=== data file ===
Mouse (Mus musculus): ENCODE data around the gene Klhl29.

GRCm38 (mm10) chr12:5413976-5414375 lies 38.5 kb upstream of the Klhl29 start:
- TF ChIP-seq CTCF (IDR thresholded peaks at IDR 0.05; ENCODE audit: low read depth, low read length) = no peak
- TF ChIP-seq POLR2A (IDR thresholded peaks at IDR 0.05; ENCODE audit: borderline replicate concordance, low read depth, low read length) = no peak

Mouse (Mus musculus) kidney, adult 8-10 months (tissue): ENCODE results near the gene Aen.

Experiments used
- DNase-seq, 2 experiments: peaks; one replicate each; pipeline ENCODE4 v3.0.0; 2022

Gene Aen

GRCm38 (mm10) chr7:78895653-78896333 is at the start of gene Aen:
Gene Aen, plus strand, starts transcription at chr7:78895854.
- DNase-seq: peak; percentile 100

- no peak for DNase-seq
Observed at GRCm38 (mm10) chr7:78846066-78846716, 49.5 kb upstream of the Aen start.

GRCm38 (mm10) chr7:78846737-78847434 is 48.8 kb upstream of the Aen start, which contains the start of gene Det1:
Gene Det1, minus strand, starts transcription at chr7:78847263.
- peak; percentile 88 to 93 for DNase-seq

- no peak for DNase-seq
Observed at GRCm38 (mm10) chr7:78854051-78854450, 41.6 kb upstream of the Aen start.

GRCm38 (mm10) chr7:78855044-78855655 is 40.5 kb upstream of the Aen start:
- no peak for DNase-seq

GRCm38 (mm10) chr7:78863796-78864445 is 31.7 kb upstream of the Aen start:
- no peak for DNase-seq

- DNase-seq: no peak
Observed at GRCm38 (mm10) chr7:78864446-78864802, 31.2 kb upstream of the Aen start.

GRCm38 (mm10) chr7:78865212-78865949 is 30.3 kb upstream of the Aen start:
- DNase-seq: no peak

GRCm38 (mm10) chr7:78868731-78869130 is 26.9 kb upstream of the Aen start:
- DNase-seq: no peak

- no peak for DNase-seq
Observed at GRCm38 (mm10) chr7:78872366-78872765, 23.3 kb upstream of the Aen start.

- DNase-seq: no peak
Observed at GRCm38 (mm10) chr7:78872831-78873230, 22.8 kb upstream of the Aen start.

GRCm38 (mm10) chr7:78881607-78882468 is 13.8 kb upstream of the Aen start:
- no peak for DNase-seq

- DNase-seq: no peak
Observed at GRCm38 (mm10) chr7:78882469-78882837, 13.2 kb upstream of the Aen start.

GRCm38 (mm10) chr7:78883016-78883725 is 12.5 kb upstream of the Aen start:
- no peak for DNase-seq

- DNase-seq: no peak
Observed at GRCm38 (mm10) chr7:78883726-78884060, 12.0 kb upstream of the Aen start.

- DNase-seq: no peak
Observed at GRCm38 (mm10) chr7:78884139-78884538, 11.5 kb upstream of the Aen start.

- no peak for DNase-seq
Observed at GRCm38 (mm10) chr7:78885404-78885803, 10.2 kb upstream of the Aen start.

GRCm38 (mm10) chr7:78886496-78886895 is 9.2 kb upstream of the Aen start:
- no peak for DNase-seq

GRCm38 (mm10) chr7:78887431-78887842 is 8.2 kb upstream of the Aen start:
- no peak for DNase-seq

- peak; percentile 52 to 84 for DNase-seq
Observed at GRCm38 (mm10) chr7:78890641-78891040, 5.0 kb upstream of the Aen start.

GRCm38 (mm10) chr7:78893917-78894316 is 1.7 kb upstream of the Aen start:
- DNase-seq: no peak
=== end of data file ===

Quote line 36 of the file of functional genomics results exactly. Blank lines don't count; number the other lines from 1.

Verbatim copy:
Observed at GRCm38 (mm10) chr7:78882469-78882837, 13.2 kb upstream of the Aen start.